Pelham Monument

10 12 2008


Before John Pelham (left) became “Gallant”, before he gained fame – and death, in March 1863 –  at the head of JEB Stuart’s horse artillery, he was a lieutenant in Capt. E. G. Alburtis’s Wise Artillery, attached to Col. Francis Bartow’s brigade of Johnston’s Army of the Shenandoah at First Bull Run.  By all indications, Capt. Alburtis was not with the battery on the day of the battle, and it was commanded by Pelham.  He wrote about his experience at the battle in this letter.

Here’s something interesting – below is the monument to Pelham in Anniston, AL (see here for more photos of the monument).  Anniston didn’t exist until after the war, but Pelham was born and is buried in nearby Jacksonville, AL. According to this site, the monument was erected on Quintard Ave in 1905.  There appear to be lots of things in Anniston named for the Pelham family.  What makes this so interesting to me is the fact that Anniston’s founder, who named the town for his daughter-in-law, Annie – Annie’s Town – Anniston, was none other than Daniel Tyler, Federal division commander at First Bull Run, likely one of the men Pelham was shooting at that day.


UPDATE 12/11/2008: Being a slave to sounds, I was struck by the name of the street on which the Pelham monument sits.  Charles Todd Quintard was the chaplain of the First Tennessee Infantry (of which Sam Watkins’ Co. Aytch was a part), and later was Episcopal Bishop of Tennessee.  So, I sent the following to friend Sam Elliott – no, not the actor famous for his role as The Stranger in The Big Lebowski, but rather the author of Soldier of Tennessee and editor of Doctor Quintard, Chaplain C.S.A. and Second Bishop of Tennessee:

Quick question: Anniston, AL was founded after the war by former US BG Daniel Tyler.  There is a monument to John Pelham (from nearby Jacksonville) in Anniston, located on Quintard Ave.  Do you have any idea if this street, the “main drag” of Anniston, was named for Doctor Quintard?

To which Sam quickly replied:

To answer your question, I’ve always thought so. 

Wikipedia says of Anniston:     “In 1872, Anniston’s Woodstock Iron Company organized by Samuel Noble and Union Gen. Daniel Tyler (1799-1882), rebuilt a furnace on a much larger scale, as well as a planned community.”

According to Quintard, Noble was a “very dear friend” and, although a northerner, was with Quintard on Easter Sunday, 1865 in Columbus, Ga. when James Wilson and his 12,000 Spencer-armed Yankee cavalrymen stormed the city, and he actually secured a guard for Quintard and his family.  Quintard said Noble was in the area to secure cotton for the Federal government, which I thought was odd, since the area was still under CS control.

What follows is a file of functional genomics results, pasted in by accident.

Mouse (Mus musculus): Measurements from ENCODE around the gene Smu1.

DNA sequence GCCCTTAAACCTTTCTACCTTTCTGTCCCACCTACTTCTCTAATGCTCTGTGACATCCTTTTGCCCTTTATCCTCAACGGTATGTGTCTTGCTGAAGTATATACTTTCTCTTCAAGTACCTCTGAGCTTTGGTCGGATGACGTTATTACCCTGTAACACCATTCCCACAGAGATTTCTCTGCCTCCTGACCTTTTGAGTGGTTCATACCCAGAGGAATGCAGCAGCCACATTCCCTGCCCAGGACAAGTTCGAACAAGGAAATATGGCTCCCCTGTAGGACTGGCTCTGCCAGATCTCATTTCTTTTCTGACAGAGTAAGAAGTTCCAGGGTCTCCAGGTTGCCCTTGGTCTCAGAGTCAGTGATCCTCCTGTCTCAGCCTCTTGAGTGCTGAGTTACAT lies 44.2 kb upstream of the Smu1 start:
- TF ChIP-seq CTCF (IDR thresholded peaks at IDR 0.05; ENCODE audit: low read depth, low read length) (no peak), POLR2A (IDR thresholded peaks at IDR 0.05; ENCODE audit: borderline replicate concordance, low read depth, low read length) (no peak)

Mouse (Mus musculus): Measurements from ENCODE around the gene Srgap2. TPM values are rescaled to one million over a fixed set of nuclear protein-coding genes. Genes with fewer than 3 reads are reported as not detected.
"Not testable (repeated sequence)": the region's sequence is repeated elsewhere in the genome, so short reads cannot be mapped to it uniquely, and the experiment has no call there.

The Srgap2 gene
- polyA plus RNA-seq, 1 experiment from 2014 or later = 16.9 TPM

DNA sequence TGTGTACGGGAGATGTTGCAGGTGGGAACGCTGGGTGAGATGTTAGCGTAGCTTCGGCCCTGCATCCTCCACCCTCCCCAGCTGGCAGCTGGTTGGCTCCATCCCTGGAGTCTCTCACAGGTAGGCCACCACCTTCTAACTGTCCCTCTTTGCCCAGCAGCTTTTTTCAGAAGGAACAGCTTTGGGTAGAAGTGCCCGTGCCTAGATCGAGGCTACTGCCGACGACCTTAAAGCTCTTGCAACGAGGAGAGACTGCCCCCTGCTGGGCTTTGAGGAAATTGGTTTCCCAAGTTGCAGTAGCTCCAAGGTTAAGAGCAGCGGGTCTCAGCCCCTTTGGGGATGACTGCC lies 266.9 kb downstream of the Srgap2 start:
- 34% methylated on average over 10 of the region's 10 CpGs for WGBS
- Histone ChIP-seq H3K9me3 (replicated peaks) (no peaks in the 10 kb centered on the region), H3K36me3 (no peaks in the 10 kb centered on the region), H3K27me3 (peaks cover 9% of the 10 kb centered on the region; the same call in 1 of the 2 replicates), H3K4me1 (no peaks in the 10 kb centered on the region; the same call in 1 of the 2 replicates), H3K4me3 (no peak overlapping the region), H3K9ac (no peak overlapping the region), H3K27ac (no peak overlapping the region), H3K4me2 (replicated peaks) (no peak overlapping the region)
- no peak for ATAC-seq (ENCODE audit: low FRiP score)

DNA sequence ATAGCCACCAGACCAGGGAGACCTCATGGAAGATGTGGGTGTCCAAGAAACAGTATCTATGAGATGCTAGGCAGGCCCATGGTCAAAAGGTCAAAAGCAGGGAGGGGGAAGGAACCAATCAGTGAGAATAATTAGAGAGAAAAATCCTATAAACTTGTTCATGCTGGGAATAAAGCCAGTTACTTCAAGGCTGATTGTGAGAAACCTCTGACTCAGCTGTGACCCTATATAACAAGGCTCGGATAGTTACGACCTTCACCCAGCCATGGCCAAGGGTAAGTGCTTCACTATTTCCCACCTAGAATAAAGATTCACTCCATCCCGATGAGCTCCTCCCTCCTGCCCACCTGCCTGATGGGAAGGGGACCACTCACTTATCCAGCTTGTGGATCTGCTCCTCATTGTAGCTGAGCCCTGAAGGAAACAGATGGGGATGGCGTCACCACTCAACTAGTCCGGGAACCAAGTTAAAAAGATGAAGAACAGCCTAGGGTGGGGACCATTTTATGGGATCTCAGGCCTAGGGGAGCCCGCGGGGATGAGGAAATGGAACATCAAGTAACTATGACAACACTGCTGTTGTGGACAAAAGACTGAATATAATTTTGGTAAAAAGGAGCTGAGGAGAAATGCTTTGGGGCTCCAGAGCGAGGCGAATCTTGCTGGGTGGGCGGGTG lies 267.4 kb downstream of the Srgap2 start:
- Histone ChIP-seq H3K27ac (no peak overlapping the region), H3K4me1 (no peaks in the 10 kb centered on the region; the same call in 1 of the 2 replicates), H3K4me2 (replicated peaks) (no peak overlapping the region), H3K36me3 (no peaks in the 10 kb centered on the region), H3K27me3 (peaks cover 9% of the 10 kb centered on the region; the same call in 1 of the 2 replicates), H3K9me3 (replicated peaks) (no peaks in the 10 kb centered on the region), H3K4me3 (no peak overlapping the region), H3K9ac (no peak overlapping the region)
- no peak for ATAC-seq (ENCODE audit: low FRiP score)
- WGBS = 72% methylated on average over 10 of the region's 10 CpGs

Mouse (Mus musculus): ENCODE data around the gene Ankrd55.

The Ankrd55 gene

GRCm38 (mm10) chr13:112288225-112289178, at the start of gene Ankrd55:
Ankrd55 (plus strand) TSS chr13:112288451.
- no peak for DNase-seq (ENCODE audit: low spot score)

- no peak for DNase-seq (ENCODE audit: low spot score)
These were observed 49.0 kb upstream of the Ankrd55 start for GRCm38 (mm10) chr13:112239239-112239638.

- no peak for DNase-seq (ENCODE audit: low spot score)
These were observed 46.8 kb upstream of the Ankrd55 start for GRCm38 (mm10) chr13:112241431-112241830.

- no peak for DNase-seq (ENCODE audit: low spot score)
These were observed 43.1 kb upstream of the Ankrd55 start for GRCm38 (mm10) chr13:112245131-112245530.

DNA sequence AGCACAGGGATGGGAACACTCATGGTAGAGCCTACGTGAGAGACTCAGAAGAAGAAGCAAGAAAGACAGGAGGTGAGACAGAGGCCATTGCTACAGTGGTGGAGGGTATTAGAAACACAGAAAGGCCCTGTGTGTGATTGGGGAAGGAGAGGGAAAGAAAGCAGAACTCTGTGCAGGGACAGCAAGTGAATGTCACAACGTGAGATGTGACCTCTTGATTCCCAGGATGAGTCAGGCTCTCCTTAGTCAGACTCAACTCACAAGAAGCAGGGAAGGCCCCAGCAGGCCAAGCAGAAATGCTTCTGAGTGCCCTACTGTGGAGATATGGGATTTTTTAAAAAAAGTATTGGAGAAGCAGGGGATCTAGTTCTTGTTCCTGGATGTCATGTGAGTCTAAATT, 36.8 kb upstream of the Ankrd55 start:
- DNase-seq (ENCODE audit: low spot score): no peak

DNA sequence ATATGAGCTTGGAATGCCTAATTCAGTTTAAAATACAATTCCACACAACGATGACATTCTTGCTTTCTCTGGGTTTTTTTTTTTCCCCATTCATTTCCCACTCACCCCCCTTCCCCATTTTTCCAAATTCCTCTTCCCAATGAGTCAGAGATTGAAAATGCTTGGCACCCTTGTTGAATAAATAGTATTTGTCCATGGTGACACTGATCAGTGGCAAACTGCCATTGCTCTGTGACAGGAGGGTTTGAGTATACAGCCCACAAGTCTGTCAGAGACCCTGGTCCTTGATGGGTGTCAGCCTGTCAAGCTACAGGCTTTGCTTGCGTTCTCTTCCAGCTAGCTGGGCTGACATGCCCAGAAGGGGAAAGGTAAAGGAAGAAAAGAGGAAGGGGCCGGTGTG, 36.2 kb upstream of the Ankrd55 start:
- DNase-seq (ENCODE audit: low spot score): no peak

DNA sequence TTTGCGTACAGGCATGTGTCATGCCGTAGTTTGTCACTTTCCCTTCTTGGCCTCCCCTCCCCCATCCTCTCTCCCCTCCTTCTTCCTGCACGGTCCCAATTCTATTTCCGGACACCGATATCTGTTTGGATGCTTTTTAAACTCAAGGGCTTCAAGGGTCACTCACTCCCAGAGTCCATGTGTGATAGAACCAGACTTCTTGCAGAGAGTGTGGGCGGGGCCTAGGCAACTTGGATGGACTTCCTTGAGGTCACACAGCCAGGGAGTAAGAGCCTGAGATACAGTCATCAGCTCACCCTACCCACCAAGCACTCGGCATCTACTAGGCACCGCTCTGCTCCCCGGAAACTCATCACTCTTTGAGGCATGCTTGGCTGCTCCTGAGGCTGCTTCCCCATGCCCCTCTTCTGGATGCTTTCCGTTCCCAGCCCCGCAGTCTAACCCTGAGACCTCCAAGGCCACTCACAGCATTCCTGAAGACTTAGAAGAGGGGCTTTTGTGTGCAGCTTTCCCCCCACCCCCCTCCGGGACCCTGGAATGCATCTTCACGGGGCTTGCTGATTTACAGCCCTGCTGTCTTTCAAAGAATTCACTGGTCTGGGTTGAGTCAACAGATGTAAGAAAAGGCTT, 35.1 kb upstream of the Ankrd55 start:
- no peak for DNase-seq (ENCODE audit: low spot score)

Sam followed that up with this treat: 

Harry, here’s a freebie from Google on my Quintard book: 

Thanks, Sam!



6 responses

11 12 2008
John Hoptak

Harry. . .
There’s more.
Following the war the chief of police for little old Anniston was none other than George “Tige” Anderson. . .


11 12 2008
Harry Smeltzer

Thanks, John. I also wonder if the street on which the monument is located, Quintard Ave, is in any way realted to the Bishop of Tennessee, Charles Todd Quintard, Chaplain of the 1st TN? Might just have to send Sam Elliott and email on that.


11 12 2008


There’s also a monument to Pelham near where he fell during the battle of Kelly’s Ford on March 17, 1863. It’s not on the spot where he fell, but relatively close.



12 12 2008
Harry Smeltzer


I’ve driven by it and may have a very blurry photo. I need to stop there again some time.



12 12 2008

Harry, Don,

Technically there are two Pelham monuments at Kelly’s Ford: is at the actual site where he fell.

Then there is one over close to Brandy Station (see the supporting photos):

In addition, there are several other Pelham monuments or markers around. One is at Fredericksburg: It is part of a series of “stones” placed around the F’burg and C’ville area.

And there is supposed to be a Pelham marker at White’s Ford, but I just cannot locate it. It is my “Great White Whale.”

And of course Pelham’s battlefield exploits and his final days are detailed on several interpretive markers.



12 12 2008
Harry Smeltzer

Thanks Craig!


Leave a Reply

Fill in your details below or click an icon to log in: Logo

You are commenting using your account. Log Out /  Change )

Twitter picture

You are commenting using your Twitter account. Log Out /  Change )

Facebook photo

You are commenting using your Facebook account. Log Out /  Change )

Connecting to %s

%d bloggers like this: